Biometric security at work:
    Police in Malaysia are hunting for members of a violent gang who chopped off a car owner's finger to get round the vehicle's hi-tech security system.

    The car, a Mercedes S-class, was protected by a fingerprint recognition system.
(Link seen via Signifying Nothing and The Liquia Blog.)

Thursday, March 31, 2005
Sandy Berger: Slightly Guilty

Sandy Berger, the former National Security Adviser accused of putting documents in his socks, has plead guilty to a misdemeanor charge of stealing classified documents. Of course, dear friends, you realize that stealing classified documents remains a misdemeanor only because only powerful people do it; stealing a couple hundred bucks of rare manuscript or something of comparable size and relative value would land you or I, simple citizens, in jail for a long time.

But in case you're interested, remember MfBJN provided Stealing Documents In Socks: A Primer last summer to edify you, lawful reader, about how the bad deed is done.

(Story seen on Michelle Malkin.)

Athletes Refuse Autographs in Rhode Island

After all, Rhode Island is legislating away fees for autographs:
    The state Senate has approved a bill that would impose a $100 fine on professional athletes and entertainers who charge anyone under 16 for an autograph.
Dear friends, readers, and people who have come to this site for pictures of Samus Aran naked that I don't have, what will the result of this law?
  • Same amount of autograph opportunity availability, but no charge, or
  • Fewer autographing opportunities?
Furthermore, let's get to the incident that instigated the something-doing by the legislator:
    Bill sponsor,[sic] Sen. Roger Badeau, said he was appalled when Boston Red Sox players participated in an autograph signing event in Providence after their World Series win last fall, and parents had to shell out nearly $200 so their children could get an autograph.
Fining someone $100 for doing something for $200 is not a deterrent. It's a tax.

Great Minds Think Alike

But that won't necessarily explain why I said something with which Professor Bainbridge might agree.

In a recent book review, I said:
    These three novels are short; the whole book runs under 500 pages. But that's something else I remember: novels running under 200 pages each. Now, the publishers think you'll wilt if you spend $30 on fewer than 350 pages. Come to think of it, I would, too. Perhaps hardback publishers are pricing themselves out of the entertainment marketplace by keeping their book prices in line with that of video games.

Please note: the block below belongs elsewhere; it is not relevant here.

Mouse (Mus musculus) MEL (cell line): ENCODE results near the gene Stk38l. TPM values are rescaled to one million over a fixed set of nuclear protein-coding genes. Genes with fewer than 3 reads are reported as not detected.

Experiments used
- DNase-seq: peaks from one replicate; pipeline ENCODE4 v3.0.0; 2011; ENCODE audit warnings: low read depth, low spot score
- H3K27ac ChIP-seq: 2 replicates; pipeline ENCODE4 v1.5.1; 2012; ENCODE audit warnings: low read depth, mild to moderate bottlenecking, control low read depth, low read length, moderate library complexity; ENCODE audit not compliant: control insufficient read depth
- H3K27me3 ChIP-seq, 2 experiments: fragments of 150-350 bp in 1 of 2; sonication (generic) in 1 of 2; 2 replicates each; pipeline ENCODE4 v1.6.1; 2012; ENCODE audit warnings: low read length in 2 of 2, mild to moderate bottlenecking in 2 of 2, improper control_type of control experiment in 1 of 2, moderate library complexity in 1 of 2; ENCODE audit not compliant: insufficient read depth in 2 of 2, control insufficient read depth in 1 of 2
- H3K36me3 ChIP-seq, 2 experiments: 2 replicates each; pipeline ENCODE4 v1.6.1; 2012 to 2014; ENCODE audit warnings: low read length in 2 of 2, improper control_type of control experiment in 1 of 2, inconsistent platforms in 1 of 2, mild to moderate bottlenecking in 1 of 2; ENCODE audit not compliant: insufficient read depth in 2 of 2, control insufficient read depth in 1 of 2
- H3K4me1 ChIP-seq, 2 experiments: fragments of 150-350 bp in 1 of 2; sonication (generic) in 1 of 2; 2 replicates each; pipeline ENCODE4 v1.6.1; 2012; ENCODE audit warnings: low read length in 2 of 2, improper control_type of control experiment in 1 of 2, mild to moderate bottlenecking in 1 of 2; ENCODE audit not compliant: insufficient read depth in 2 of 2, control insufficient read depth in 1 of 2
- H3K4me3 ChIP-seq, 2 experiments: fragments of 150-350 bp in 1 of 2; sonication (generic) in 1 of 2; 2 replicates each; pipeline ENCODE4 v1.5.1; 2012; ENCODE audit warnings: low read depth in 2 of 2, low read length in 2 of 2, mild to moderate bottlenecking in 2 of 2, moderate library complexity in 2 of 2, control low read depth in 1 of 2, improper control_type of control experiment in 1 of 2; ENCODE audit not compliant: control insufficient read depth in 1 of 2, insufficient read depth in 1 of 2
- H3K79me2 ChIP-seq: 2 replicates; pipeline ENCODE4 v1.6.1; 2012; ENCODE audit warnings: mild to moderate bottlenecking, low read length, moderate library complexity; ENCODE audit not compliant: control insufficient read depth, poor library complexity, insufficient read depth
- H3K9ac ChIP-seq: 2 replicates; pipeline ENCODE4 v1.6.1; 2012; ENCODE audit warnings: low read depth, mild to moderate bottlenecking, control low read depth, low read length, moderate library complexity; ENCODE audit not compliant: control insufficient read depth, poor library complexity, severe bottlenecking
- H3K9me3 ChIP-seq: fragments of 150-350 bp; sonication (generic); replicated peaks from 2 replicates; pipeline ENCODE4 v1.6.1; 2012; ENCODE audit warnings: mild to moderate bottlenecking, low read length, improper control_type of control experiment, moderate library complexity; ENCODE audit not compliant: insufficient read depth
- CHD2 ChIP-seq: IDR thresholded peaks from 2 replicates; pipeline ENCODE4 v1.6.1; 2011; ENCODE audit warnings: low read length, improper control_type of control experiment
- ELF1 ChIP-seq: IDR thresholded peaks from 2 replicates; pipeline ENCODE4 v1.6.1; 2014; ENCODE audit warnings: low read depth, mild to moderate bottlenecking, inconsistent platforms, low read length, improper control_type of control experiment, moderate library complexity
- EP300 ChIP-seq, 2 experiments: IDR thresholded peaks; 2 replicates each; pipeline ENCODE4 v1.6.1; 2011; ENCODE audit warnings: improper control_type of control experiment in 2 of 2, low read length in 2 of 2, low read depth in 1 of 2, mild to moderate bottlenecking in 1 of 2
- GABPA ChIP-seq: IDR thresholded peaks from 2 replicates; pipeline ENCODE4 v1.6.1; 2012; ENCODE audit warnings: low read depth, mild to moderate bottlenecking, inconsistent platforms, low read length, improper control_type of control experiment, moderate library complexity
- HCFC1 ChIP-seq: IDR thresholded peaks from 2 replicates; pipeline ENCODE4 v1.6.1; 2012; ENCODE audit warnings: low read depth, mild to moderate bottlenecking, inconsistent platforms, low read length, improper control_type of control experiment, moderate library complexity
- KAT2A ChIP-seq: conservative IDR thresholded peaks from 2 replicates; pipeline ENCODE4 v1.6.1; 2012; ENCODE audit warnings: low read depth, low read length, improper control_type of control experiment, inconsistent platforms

In a post entitled Bloated Fantasy, the professor links to a piece that notes how fantasy has gotten bloated into long books and series:
    Hear, hear! (Candidly, I even got bogged down for a while about midway through the widely - and appropriately - praised Jonathan Strange & Mr. Norrell. I'm very glad I eventually finished it, but a good editor could have lopped a few hundred pages off it without hurting the book one bit.)
I think what we see represents more the drive of the publishing industry, which needs longer books to justify hardcover prices and it needs long series to like readers into purchasing those expensive hardcovers than an inexplicable decline in good, terse writing.

Robert B. Parker Interview

No wonder I have been getting Technorati hits for Robert B. Parker and Spenser. A blogger at Dumpster Bust has a three part interview with the author.

Keep That Penumbra In Your Trousers, Miss

Ann Althouse, on a ruling that regarding a landlord who wouldn't renew the lease for a trangender group because they were tranrestrooming, comments:
    This is denying people the right to chose which sex to identify with when they choose whether to use the men's or the women's room.
I've forgotten. Do I have a penumbra or an emanation?

Wednesday, March 30, 2005
Another Thing You Thought I Made Up

Hoover, the talking seal.

Simple Solution Continues to Evade Authorities

Loss of Amtrak would derail some travelers' only ride: If:
    One of 170,000 passengers who use the Missouri Amtrak run each year, Breese may have to find another way if Blunt and the Legislature go forward with plans to cut the state's $6.4 million Amtrak subsidy. "It would really be inconvenient if Amtrak wasn't here," Breese said Monday afternoon as he and his wife, Clarita, rode the train from St. Louis to Jefferson City. Breese was returning home after a five-month stint in Kuwait.
    Ticket revenue is not enough to support Amtrak. The state kicks in $6.4 million to support two daily trains crossing Missouri, one from Kansas City to St. Louis and another in the opposite direction. They stop at eight cities along the way: Kirkwood, Washington, Hermann, Jefferson City, Sedalia, Warrensburg, Lee's Summit and Independence.

    Without the state's support, the trains would cease to run, according to Jeff Briggs, a spokesman for the Missouri Department of Transportation.
Wouldn't this problem resolve itself if only Amtrak raised ticket prices?

Oh, bite my tongue and perhaps my nose as well; Amtrak isn't a service, it's trainfare, and any increase in ticket rates would adversely impact the poorest among us. Like the poverty-stricken anecdote that kicks off the Post-Dispatch story who works as an IT contractor in Kuwait and earns substinence wages doing so.

By raising the ticket prices and covering its costs, Amtrak would ensure that some people could still ride the trains, but Amtrak is a government entity. Its goal is not to cover its costs. Its goal is to exist. Also, to get bigger and get more tax money budget if possible.

Also, kudos to the Post-Dispatch reporter for leading with the story of someone returning from the Middle East to parallel the contractor with military men and women serving in the area.

It's About Our Fair Share, Not Yours

Court rules telecommuter must pay taxes:
    A telecommuter who lives out of state while working by computer for a New York employer must pay New York tax on his full income, the state's highest court ruled Tuesday in a case that could have wide implications in the growing practice.